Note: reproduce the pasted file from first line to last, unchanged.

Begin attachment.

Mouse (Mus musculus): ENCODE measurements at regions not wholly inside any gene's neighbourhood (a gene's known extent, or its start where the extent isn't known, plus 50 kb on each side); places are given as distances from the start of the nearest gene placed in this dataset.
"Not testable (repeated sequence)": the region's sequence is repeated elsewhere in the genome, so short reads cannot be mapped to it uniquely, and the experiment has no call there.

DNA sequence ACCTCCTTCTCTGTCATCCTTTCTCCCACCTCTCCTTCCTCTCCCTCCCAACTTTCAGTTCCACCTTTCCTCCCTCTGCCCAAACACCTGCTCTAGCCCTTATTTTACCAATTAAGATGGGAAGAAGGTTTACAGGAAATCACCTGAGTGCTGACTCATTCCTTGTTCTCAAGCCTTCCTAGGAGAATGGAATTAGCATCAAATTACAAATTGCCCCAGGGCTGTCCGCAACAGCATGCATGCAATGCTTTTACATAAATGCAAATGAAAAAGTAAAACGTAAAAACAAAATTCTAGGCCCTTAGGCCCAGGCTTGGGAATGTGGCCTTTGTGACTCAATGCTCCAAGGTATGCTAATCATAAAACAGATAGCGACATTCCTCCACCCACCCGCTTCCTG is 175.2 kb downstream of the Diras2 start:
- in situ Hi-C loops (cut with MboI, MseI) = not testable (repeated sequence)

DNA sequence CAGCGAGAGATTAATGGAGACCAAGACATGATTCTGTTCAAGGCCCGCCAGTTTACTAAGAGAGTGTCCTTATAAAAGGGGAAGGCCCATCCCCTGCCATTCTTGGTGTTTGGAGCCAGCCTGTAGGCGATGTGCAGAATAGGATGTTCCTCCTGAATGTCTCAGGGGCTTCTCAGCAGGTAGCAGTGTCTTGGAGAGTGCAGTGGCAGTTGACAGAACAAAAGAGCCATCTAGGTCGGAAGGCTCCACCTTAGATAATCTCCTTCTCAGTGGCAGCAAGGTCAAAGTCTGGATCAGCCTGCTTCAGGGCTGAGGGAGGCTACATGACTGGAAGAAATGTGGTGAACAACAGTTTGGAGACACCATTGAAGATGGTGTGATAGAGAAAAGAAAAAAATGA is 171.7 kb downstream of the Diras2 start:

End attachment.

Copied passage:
Mouse (Mus musculus): ENCODE measurements at regions not wholly inside any gene's neighbourhood (a gene's known extent, or its start where the extent isn't known, plus 50 kb on each side); places are given as distances from the start of the nearest gene placed in this dataset.
"Not testable (repeated sequence)": the region's sequence is repeated elsewhere in the genome, so short reads cannot be mapped to it uniquely, and the experiment has no call there.

DNA sequence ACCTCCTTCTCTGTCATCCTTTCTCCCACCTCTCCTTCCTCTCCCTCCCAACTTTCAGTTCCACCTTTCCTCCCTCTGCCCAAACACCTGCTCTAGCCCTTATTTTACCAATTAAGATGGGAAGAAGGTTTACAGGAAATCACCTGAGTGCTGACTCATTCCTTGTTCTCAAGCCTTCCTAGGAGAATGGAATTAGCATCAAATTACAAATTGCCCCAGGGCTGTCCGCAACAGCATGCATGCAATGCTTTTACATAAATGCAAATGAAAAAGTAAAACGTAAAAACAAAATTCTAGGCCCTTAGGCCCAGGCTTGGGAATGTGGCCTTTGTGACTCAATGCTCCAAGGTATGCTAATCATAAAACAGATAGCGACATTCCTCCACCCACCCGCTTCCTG is 175.2 kb downstream of the Diras2 start:
- in situ Hi-C loops (cut with MboI, MseI) = not testable (repeated sequence)

DNA sequence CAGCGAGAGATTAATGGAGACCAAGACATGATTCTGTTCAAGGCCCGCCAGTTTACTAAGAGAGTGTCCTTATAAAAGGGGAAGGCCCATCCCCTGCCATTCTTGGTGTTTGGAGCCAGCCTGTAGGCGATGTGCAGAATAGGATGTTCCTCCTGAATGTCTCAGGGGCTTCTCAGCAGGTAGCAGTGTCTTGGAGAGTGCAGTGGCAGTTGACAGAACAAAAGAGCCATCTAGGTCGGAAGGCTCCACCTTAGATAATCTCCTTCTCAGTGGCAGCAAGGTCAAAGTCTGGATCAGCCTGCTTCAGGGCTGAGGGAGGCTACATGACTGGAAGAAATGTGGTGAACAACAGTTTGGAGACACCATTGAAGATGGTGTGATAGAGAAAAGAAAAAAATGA is 171.7 kb downstream of the Diras2 start: